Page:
There are organizations today who bypass structured on-boarding, training, and development programs for their employees. Managers may spend more time selecting, training, and rewarding their new puppy at home than they do their employees at work. The truth is, many people can relate better to dogs than they do people. You wouldn’t bring a 200lb St. Bernard home to a studio apartment. Then you shouldn’t hire an employee who doesn’t possess the skills and characteristics needed for the job, or whose values and work-ethic doesn’t align with your company’s culture. As I dog owner, I wouldn’t expect my new puppy to know how to sit and stay without the proper training and reinforcement. As a manager, I shouldn’t expect a new employee to perform effectively at his or her job without providing the proper training, coaching, and motivation either. In Sit Stay Succeed! Michael Patterson places into your hands his innovative approach for coaching, motivating, and developing your employees so they will exceed expectations. It’s a system straight from the dog’s mouth; no bones about it.
by Sharon Armstrong
“It’s not supposed to be this way,” writes HR specialist Sharon Armstrong in the introduction to her new book, “The Essential Performance Review Handbook: A Quick and Handy Resource for Any Manager or HR Professional,” published in May 2010 by Career Press (www.theessentialperformancereviewhandbook.com).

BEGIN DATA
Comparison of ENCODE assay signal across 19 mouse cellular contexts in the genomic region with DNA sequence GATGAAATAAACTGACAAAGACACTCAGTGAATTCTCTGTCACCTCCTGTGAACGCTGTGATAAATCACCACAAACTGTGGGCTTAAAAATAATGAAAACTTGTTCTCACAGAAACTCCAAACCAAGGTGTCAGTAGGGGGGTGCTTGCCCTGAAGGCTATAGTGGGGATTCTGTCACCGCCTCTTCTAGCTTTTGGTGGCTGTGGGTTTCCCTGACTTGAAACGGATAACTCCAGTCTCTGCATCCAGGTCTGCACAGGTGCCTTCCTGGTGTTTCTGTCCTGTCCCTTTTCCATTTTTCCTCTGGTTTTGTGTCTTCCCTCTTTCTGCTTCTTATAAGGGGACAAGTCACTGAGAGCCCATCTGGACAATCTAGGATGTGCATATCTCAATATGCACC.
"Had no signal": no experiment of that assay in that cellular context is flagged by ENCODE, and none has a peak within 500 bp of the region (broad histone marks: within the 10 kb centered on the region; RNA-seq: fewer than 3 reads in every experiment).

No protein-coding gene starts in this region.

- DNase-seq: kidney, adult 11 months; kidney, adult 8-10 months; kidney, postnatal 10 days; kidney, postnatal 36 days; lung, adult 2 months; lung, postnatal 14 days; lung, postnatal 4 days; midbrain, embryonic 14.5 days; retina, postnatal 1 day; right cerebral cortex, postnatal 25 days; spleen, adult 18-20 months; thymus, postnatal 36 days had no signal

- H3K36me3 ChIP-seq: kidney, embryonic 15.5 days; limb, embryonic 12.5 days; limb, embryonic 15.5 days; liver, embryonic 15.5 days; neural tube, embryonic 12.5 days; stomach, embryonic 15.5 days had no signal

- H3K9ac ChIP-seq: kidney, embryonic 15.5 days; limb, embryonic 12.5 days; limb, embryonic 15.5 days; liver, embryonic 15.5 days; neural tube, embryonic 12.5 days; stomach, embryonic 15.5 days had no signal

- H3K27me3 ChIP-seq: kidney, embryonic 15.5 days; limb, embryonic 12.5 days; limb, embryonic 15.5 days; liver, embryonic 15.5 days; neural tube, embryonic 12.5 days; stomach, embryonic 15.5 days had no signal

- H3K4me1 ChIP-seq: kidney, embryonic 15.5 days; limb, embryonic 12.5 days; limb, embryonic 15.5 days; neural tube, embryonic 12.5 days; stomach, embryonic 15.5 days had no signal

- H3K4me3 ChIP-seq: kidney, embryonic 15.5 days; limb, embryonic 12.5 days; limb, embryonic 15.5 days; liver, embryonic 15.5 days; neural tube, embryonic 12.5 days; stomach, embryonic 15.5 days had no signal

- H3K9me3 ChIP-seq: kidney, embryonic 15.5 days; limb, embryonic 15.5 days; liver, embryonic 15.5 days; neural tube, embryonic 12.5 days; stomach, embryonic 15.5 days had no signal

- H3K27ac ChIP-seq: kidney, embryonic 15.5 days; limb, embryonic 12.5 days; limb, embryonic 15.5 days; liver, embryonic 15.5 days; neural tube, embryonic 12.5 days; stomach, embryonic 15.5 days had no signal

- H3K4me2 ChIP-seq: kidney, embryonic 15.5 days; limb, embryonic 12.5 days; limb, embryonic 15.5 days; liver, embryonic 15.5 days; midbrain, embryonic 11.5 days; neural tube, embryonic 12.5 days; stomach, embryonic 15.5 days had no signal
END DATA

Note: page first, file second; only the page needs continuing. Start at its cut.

Although performance reviews are actually less popular than a trip to the dentist for most supervisors (see that study below), the good news is that Sharon Armstrong — the woman who began her career in Human Resources in 1985 as a recruiter/trainer in a large Manhattan law firm and launched her own HR consulting business in the year 2000 — has found a way to take the pain out of the process.
Her new book offers 224 pages of advice on how to make the process productive, painless, and effective. The reason is simple. She’s been there.
“I know from firsthand experience that performance appraisals can be one of the most anxiety-provoking aspects of work life—for both supervisors and employees,” Armstrong says. “Appraisals are meant to clarify and reward, and to be interactive and fair. They take real time, real dialogue, and a real focus on the future, rather than just the previous few months. And they need to work successfully for all employees—not just the terrific ones.”